Of greater importance to God than what specific good works we do and in what locations we do them is the way in which we do them. As I serve, God wants me to “be holy as I am holy” (1 Peter 1:16). Yes, of course, I should pray for wisdom as I make decisions about when, how and where to utilise my God-given gifts, talents and abilities. And I should make such decisions with good and godly motivation and with a humble, submissive attitude. But God’s priority is not the precise details of where I serve and what specific good works I do. No, his greater concern is that I be sanctified. That I serve him and other people in a godly, upright way, reflecting the glorious, holy nature of the Lord Jesus Christ to whom I belong. That as I live and serve as a Christian, I do so joyfully, prayerfully and with a thankful heart.
Called to eternal glory
Let’s be under no illusion that being called to belong to Christ and obeying God’s will by living a sanctified, Christlike life guarantees us an easy, trouble-free life. Quite the opposite. “In fact, everyone who wants to live a godly life in Christ Jesus will be persecuted” (2 Timothy 3:12). God calls us to follow in the footsteps of his suffering servant. To fix “our eyes on Jesus, the pioneer and perfecter of faith. For the joy set before him he endured the cross, scorning its shame, and sat down at the right hand of the throne of God” (Hebrews 12:2).
So, when our calling into fellowship with Christ leads to us sharing in his sufferings, we’re to keep our eyes on the goal of ultimate, eternal joy. Because we are assured that “the God of all grace, who called you to his eternal glory in Christ, after you have suffered a little while, will himself restore you and make you strong, firm and steadfast” (1 Peter 5:10). For some, this ‘little while’ of suffering may seem interminably long and incredibly hard to endure. But that’s why we need to maintain an eternal perspective. To remember that “our light and momentary troubles are achieving for us an eternal glory that far outweighs them all” (2 Corinthians 4:17).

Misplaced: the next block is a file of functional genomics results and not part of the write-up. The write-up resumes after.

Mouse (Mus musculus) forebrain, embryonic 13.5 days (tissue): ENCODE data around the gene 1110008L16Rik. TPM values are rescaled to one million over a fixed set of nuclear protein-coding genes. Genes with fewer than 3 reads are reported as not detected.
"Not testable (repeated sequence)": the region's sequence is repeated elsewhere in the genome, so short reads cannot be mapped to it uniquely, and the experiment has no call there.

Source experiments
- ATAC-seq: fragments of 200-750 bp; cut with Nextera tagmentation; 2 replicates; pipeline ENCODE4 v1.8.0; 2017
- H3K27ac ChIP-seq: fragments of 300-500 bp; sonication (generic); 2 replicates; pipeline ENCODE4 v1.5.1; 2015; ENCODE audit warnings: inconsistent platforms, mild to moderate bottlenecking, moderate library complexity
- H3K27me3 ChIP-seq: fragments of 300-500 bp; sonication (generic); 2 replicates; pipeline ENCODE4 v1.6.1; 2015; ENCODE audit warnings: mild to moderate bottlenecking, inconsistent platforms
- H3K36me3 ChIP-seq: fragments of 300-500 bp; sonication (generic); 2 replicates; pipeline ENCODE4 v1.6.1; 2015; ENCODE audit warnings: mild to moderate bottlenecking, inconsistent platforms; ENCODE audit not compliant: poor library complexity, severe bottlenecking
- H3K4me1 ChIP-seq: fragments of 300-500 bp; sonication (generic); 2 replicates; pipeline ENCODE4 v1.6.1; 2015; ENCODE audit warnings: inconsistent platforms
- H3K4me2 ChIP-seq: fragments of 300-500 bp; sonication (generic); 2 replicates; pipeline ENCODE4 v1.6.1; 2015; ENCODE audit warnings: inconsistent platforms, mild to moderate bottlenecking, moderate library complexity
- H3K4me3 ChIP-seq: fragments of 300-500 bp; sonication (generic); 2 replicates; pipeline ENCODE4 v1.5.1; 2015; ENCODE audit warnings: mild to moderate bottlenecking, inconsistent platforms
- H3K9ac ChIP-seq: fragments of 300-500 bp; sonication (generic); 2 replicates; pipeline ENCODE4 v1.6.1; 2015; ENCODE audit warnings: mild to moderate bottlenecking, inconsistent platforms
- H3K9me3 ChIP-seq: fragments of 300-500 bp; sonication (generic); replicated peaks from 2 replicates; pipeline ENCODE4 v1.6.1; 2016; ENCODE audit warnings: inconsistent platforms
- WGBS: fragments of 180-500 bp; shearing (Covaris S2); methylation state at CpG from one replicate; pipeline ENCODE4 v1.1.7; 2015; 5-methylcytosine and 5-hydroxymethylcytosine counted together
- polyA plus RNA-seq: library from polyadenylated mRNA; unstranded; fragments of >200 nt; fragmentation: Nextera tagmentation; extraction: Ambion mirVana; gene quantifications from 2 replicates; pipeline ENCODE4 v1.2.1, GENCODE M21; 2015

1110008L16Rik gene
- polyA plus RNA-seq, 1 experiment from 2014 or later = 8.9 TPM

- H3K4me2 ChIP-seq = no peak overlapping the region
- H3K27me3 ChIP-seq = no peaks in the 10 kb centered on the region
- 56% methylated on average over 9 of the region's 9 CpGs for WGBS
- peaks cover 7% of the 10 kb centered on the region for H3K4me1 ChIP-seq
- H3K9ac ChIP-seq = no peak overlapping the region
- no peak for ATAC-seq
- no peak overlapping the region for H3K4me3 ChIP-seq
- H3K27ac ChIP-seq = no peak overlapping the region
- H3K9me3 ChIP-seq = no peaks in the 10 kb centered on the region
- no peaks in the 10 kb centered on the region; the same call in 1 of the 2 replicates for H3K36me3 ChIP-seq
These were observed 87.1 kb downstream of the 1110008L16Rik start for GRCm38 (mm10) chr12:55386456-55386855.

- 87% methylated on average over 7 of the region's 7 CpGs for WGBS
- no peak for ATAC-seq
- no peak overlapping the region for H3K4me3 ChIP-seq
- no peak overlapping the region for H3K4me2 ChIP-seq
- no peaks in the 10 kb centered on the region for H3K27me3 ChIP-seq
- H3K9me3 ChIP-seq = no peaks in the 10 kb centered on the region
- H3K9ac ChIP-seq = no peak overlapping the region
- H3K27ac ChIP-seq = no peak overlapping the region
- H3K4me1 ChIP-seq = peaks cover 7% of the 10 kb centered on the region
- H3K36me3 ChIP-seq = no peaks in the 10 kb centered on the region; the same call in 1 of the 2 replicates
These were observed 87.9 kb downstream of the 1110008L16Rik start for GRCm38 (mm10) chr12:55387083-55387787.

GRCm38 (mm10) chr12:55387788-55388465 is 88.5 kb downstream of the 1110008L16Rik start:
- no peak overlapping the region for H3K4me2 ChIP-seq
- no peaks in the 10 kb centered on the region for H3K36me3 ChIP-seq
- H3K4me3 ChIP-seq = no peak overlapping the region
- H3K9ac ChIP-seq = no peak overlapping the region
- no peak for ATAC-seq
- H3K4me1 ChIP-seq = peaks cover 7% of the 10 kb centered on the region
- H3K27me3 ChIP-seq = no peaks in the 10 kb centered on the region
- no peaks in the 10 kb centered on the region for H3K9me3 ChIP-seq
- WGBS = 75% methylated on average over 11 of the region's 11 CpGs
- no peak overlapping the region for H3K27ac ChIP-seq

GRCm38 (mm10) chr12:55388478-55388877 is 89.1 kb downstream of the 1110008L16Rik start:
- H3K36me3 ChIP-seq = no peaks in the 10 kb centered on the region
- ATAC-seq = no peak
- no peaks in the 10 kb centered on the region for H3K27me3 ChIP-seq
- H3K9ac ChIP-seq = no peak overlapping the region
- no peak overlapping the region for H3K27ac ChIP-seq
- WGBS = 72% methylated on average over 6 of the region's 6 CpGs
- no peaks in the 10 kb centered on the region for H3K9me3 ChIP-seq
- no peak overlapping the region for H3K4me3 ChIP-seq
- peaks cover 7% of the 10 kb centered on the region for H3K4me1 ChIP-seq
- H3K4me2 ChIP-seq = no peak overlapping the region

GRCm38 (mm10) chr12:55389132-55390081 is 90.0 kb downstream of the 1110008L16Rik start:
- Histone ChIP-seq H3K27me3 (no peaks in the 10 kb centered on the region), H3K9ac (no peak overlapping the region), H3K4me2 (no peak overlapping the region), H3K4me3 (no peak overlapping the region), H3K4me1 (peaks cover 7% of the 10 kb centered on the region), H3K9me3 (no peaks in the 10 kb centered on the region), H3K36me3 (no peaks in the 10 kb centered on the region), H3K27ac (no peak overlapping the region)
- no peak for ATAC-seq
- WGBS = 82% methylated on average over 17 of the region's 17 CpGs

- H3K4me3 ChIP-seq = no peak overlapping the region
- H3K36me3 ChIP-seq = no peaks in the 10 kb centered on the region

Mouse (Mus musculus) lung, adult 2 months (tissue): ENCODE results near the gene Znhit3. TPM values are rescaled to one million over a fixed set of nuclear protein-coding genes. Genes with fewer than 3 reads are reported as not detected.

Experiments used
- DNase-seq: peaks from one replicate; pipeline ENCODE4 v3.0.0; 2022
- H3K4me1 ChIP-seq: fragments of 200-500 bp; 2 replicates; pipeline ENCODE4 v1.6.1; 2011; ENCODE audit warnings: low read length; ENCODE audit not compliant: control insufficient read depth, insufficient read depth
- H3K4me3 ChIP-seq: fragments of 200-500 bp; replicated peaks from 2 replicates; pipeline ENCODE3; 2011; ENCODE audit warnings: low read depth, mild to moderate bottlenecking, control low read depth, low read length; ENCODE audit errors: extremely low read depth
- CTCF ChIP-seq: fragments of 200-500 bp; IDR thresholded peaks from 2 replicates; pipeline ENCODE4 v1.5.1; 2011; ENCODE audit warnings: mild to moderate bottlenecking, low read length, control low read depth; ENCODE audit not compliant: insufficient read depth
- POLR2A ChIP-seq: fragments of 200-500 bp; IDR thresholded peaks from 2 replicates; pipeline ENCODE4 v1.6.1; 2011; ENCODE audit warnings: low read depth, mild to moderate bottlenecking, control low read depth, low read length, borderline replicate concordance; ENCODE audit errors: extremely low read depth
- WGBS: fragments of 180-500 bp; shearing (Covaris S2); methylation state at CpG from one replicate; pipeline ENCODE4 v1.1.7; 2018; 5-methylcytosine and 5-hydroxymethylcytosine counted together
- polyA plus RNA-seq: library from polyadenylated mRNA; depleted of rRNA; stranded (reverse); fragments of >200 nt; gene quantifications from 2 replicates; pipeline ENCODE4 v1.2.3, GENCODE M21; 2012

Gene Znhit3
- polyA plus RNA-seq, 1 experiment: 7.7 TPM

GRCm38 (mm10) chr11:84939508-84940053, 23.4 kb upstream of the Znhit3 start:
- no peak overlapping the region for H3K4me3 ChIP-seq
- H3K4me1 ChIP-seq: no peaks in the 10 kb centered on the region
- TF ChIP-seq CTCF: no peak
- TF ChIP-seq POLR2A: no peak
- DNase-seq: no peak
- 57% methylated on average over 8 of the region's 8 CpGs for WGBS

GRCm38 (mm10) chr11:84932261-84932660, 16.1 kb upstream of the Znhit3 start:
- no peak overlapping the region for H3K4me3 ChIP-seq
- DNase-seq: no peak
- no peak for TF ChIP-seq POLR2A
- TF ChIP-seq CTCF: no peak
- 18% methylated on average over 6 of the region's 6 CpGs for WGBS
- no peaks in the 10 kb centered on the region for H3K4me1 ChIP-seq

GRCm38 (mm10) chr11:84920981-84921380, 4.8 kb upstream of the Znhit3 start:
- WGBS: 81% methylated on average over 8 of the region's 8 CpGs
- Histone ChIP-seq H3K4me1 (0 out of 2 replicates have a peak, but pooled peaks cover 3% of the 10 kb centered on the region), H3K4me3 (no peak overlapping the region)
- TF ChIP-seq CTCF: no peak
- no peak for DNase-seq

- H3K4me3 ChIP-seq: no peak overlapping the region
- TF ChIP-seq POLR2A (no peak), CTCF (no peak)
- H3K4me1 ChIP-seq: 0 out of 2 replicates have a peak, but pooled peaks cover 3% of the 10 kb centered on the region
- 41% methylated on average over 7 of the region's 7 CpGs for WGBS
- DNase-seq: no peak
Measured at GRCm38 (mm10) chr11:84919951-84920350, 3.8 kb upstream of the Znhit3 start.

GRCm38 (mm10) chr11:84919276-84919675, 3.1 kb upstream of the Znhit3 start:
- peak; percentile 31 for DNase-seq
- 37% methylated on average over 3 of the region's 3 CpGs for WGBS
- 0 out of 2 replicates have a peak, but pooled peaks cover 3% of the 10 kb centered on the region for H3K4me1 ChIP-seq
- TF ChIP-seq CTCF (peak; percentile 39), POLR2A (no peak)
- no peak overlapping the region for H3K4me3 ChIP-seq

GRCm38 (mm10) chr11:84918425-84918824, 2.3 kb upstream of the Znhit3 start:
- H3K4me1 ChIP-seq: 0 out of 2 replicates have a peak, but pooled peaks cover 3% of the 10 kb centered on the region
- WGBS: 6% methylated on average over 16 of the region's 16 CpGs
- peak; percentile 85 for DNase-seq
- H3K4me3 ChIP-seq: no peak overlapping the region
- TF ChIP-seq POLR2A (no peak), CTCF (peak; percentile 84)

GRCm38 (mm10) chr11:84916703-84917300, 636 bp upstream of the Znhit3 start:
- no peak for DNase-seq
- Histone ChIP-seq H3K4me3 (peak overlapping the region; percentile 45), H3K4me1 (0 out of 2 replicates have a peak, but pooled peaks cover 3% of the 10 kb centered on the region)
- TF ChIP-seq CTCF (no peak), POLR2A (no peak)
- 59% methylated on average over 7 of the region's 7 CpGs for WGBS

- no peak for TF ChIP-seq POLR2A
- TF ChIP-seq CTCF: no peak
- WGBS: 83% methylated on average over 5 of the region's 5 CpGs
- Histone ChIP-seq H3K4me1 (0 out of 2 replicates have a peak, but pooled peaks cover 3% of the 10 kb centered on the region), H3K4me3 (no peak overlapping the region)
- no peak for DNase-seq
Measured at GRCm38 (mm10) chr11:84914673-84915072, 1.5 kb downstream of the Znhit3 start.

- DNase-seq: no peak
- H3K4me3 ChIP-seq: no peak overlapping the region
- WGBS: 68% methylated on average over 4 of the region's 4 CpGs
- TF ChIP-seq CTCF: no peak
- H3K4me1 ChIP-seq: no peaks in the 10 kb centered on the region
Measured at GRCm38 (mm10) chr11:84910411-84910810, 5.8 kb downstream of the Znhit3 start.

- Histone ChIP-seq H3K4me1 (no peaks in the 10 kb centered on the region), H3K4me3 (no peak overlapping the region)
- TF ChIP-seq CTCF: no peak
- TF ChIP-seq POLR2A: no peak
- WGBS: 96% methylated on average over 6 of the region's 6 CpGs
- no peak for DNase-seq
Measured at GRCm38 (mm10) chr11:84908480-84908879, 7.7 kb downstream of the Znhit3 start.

Called by the Sovereign Lord
I’ve met Christians who seem to live in constant fear that they have fallen outside of God’s will by making a wrong or poor decision in the past or because of a certain sin committed. Others believe they have slipped from plan A (God’s perfect will for my life) to plan B (God’s second best will for my life). Or even all the way down to plan C (reserved for those who have messed up completely). When I was a pastor, this was a common concern amongst younger people, some of whom were paralyzed by a fear that their lives had been ruined by making the wrong choice regarding what to study or which career to pursue.
But if I want to be clear on my calling, I need to do some grown-up thinking and trust that God is on the throne. I should not get caught up in trying to work out the minutiae of God’s detailed plans and purposes for my life. He’s sovereign. He’s in complete control of my life. Nothing – not even a bad or sinful decision on my part – is outside of the Lord’s ultimate control. The Sovereign Lord is never caught on the hop by me making the ‘wrong’ choice and is still able to work out his plans and purposes for my life. He can find a way to lead me to those good works that he’s prepared in advance for me to do. “And we know that in all things God works for the good of those who love him, who have been called according to his purpose” (Romans 8:28).